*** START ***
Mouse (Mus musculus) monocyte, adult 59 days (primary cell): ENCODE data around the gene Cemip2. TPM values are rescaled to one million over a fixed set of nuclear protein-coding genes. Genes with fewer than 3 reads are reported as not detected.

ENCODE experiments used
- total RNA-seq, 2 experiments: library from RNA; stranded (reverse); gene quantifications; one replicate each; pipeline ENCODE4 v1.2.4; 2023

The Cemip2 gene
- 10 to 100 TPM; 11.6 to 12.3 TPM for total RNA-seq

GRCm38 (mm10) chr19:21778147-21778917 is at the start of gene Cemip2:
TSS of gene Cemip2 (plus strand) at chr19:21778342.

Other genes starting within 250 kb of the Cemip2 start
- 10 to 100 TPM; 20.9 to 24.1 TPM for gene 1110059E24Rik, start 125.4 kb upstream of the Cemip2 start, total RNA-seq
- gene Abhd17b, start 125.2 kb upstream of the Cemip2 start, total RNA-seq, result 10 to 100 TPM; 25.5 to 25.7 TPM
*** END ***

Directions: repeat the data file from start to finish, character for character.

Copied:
Mouse (Mus musculus) monocyte, adult 59 days (primary cell): ENCODE data around the gene Cemip2. TPM values are rescaled to one million over a fixed set of nuclear protein-coding genes. Genes with fewer than 3 reads are reported as not detected.

ENCODE experiments used
- total RNA-seq, 2 experiments: library from RNA; stranded (reverse); gene quantifications; one replicate each; pipeline ENCODE4 v1.2.4; 2023

The Cemip2 gene
- 10 to 100 TPM; 11.6 to 12.3 TPM for total RNA-seq

GRCm38 (mm10) chr19:21778147-21778917 is at the start of gene Cemip2:
TSS of gene Cemip2 (plus strand) at chr19:21778342.

Other genes starting within 250 kb of the Cemip2 start
- 10 to 100 TPM; 20.9 to 24.1 TPM for gene 1110059E24Rik, start 125.4 kb upstream of the Cemip2 start, total RNA-seq
- gene Abhd17b, start 125.2 kb upstream of the Cemip2 start, total RNA-seq, result 10 to 100 TPM; 25.5 to 25.7 TPM